Dalton and Booth’s occasionally separate narratives make up two-thirds of the narrative, mostly leaving Sharon Tate (Margot Robbie) with the remainder. Tate isn’t given much to work with, a seemingly intentional calculation. Robbie plays the young starlet with a kind of energy that makes her role in the film clear without a ton of dialogue.

The film blends fact and fiction quite effectively, constantly challenging the audience’s perception of reality. Dalton appears to largely be a composite of Steve McQueen and Burt Reynolds, with some nodes of Clint Eastwood. Tate, a real-life victim of the Manson family’s killing spree, is also very much a figure of Tarantino’s fantasy. This isn’t a biopic, even though plenty of Hollywood icons show up throughout the film.

Tarantino soaks in each scene in his film with a runtime of two hours and forty minutes. There are plenty of sequences that don’t really play any larger narrative purpose, contemplative moments that are perhaps a bit too self-indulgent. The cinematography is beautiful, showcasing the beautiful sets that faithfully recreate the era.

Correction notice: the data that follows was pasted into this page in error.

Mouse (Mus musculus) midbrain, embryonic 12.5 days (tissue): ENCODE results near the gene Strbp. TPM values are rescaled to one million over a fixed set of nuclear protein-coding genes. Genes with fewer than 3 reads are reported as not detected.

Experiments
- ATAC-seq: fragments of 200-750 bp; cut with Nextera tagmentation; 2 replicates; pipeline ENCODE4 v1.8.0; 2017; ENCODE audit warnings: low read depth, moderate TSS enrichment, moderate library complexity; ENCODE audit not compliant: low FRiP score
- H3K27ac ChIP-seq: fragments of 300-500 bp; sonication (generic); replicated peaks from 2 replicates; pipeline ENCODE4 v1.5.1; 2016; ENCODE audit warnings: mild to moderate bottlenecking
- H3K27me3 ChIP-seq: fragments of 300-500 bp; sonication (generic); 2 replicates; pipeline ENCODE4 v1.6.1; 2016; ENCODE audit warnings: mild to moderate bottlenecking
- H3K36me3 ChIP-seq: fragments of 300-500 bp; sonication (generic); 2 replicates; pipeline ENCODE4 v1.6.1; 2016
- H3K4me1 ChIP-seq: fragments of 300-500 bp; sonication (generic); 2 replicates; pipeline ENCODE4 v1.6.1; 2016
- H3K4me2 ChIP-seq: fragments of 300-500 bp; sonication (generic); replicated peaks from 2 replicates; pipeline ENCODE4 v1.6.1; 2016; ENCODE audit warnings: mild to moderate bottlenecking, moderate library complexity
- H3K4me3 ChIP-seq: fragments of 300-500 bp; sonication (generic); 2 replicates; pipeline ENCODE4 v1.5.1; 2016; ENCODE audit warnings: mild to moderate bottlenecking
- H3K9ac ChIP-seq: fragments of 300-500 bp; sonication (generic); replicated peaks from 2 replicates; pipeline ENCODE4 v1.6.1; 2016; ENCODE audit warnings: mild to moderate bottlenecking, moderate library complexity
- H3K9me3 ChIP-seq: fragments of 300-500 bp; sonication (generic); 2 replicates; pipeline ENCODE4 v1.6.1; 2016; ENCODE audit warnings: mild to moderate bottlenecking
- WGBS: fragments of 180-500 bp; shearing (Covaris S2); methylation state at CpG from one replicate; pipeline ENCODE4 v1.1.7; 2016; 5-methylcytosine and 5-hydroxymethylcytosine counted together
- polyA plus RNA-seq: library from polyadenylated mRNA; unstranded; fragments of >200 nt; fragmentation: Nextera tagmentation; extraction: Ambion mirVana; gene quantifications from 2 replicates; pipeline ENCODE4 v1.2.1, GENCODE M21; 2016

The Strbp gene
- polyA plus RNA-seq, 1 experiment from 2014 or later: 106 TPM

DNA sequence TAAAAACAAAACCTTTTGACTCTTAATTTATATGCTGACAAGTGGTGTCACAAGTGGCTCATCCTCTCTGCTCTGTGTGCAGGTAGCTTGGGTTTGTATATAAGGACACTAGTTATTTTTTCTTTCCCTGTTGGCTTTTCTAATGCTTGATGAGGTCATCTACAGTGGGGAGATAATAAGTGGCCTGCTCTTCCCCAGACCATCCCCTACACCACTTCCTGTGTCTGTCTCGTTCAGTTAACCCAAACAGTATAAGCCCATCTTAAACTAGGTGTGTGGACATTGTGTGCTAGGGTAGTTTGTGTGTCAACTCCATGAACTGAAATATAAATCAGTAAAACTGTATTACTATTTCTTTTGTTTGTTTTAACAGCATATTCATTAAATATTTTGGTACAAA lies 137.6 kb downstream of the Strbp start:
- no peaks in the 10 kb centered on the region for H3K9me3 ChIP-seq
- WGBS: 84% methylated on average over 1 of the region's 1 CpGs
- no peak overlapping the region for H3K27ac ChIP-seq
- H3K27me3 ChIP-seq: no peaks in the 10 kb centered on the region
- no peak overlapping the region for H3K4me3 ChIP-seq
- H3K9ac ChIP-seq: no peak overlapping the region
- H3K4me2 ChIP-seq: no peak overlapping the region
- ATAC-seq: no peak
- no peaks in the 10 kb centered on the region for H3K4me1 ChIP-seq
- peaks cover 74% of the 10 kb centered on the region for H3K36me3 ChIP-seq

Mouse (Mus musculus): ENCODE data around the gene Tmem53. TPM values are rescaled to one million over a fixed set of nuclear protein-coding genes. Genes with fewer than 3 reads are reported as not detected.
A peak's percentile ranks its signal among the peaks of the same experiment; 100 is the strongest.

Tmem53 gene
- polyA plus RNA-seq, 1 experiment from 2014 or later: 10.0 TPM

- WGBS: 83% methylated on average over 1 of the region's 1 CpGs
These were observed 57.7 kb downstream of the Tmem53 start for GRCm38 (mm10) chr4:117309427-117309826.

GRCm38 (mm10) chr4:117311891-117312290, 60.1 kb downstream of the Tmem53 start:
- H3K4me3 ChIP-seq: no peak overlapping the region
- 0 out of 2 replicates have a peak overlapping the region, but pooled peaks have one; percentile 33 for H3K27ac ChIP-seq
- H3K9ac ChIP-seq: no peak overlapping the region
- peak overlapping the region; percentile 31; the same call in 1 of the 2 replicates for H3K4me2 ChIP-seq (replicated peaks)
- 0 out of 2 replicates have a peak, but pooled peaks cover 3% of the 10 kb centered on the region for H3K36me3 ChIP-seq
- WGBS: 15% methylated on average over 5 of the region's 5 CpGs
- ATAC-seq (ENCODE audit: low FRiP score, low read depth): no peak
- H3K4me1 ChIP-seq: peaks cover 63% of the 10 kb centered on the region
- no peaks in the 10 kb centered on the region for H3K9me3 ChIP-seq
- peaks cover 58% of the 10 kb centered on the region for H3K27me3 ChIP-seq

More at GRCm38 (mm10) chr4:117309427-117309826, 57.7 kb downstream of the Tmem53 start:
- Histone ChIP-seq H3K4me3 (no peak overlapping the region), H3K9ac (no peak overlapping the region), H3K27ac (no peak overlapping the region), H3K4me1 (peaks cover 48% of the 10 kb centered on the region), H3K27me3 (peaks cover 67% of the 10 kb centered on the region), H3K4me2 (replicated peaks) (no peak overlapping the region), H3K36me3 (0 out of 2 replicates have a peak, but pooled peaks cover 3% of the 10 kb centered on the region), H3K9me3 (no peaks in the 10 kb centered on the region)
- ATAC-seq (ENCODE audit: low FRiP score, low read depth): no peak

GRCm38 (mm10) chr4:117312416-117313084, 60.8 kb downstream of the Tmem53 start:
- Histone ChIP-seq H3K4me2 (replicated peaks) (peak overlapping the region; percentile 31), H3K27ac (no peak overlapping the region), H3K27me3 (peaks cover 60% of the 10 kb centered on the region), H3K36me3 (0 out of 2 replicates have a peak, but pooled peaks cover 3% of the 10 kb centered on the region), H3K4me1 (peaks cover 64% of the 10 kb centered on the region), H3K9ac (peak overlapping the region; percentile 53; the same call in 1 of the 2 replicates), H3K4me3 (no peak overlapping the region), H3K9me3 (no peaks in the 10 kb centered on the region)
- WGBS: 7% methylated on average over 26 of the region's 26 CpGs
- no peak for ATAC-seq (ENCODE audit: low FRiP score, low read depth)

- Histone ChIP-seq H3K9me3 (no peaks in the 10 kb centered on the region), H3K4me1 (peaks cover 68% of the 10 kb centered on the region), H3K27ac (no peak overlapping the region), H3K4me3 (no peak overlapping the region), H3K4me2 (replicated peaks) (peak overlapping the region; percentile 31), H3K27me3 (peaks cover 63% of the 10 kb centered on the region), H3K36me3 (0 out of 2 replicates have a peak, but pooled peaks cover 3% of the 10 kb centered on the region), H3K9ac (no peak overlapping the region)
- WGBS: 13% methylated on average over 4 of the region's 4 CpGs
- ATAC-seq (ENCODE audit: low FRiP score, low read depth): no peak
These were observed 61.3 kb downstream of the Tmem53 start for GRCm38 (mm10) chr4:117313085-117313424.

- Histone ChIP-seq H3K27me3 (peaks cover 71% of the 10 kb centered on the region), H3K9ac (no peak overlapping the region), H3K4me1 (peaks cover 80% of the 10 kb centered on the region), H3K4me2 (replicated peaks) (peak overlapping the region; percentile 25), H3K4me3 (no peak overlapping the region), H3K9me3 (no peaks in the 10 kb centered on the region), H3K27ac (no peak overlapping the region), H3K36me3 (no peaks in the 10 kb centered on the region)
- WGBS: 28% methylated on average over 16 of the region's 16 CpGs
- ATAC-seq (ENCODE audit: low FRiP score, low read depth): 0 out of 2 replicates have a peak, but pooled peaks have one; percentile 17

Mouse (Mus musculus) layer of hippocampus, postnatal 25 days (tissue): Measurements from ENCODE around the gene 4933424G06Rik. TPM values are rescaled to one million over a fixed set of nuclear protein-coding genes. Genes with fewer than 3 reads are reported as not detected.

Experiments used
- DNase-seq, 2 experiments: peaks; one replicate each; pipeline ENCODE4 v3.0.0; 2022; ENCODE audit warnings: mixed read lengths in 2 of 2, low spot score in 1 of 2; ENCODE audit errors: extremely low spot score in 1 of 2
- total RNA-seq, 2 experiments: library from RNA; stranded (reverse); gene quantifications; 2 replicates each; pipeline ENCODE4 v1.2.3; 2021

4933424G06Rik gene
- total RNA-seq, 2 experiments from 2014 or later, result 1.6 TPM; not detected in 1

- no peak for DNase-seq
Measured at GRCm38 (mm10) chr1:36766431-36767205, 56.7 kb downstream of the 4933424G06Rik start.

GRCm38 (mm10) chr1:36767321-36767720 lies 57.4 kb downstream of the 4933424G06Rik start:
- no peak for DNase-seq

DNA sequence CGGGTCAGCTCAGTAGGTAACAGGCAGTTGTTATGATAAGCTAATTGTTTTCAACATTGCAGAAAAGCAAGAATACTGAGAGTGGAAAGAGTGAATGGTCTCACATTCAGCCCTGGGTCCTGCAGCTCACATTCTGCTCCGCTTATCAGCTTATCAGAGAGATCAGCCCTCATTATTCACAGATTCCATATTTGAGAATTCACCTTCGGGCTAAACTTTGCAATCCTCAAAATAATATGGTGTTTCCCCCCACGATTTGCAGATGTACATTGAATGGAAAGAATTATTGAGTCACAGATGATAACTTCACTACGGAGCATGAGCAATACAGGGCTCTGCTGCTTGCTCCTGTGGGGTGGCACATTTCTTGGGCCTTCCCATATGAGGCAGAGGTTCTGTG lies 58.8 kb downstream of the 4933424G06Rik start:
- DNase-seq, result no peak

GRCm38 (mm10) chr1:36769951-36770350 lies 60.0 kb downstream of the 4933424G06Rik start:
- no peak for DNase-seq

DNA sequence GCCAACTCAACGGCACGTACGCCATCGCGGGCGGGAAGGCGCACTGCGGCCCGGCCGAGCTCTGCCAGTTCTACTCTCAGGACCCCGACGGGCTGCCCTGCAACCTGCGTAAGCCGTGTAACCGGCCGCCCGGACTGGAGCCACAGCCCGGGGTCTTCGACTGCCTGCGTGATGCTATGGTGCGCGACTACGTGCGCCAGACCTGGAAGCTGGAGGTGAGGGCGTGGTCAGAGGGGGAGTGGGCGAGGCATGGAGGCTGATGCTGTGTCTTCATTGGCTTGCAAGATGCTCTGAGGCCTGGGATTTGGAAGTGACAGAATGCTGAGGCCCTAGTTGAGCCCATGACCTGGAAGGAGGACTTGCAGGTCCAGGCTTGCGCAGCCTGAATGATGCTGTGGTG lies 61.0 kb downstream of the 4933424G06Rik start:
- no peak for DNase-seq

Perpetually present is the sense that Dalton serves as a commentary on the current state of Hollywood. Tarantino, DiCaprio, and Pitt are in many ways A-list stars of a different era, before superheroes and franchises took over the box office. To his credit, Tarantino doesn’t write Dalton as particularly sympathetic, a man too consumed with his own fading stardom to see the immense fortunes he’s been afforded.